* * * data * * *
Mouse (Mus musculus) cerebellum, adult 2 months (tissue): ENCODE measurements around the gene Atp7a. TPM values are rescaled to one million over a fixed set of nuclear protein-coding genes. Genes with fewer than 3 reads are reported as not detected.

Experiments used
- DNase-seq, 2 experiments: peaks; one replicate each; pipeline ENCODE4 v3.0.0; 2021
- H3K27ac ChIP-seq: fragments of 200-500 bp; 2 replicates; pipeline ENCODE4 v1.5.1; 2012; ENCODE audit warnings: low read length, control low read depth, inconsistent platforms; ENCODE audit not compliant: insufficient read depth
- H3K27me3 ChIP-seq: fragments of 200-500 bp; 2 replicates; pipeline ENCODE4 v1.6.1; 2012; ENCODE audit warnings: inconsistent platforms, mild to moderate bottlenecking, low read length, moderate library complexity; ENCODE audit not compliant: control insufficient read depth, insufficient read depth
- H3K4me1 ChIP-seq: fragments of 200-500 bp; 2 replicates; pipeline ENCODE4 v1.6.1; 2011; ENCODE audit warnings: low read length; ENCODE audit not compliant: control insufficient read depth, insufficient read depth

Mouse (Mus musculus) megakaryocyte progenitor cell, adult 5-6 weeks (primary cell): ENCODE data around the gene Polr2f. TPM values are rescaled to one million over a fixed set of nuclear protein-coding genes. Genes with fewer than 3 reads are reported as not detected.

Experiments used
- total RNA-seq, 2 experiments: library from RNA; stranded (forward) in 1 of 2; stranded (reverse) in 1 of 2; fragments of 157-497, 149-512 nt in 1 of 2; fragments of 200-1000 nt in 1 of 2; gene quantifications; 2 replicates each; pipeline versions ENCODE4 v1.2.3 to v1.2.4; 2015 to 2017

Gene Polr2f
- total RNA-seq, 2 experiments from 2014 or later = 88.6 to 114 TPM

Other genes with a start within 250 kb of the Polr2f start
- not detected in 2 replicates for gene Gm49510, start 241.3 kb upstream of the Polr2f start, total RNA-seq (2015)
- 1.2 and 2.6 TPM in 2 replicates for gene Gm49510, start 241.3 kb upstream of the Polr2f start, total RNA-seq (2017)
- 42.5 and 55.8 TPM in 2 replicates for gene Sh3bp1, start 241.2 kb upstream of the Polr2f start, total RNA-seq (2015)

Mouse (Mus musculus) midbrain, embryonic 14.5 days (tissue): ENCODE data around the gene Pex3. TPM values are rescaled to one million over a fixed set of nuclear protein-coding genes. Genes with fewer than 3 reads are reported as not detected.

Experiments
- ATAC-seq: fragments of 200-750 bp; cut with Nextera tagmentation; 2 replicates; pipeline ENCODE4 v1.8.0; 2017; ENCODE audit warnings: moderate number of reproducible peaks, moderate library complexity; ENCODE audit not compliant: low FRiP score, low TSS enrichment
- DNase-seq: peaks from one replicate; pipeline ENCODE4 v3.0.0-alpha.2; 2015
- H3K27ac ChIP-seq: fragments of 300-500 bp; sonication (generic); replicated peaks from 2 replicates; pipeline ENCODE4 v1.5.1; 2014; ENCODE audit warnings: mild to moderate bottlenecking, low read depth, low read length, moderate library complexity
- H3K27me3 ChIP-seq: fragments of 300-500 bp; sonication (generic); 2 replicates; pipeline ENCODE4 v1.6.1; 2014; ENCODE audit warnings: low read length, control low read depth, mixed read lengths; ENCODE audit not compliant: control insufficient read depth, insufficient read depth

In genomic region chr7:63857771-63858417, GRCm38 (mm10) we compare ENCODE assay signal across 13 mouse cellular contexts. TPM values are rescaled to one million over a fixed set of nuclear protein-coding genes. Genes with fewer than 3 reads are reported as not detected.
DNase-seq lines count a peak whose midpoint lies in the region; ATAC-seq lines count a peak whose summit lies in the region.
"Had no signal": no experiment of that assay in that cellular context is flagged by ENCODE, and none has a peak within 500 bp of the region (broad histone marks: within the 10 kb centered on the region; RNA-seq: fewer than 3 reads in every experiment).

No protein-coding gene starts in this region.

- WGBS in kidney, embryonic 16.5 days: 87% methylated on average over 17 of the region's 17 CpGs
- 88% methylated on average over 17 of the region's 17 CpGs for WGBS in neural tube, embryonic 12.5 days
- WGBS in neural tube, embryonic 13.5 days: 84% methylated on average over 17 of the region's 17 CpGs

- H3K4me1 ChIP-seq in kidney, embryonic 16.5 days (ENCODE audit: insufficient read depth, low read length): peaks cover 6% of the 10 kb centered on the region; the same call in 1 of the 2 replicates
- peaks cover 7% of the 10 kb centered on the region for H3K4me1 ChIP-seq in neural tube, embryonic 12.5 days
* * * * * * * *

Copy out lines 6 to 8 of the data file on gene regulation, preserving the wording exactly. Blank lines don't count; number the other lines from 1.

- H3K4me1 ChIP-seq: fragments of 200-500 bp; 2 replicates; pipeline ENCODE4 v1.6.1; 2011; ENCODE audit warnings: low read length; ENCODE audit not compliant: control insufficient read depth, insufficient read depth

Mouse (Mus musculus) megakaryocyte progenitor cell, adult 5-6 weeks (primary cell): ENCODE data around the gene Polr2f. TPM values are rescaled to one million over a fixed set of nuclear protein-coding genes. Genes with fewer than 3 reads are reported as not detected.

Experiments used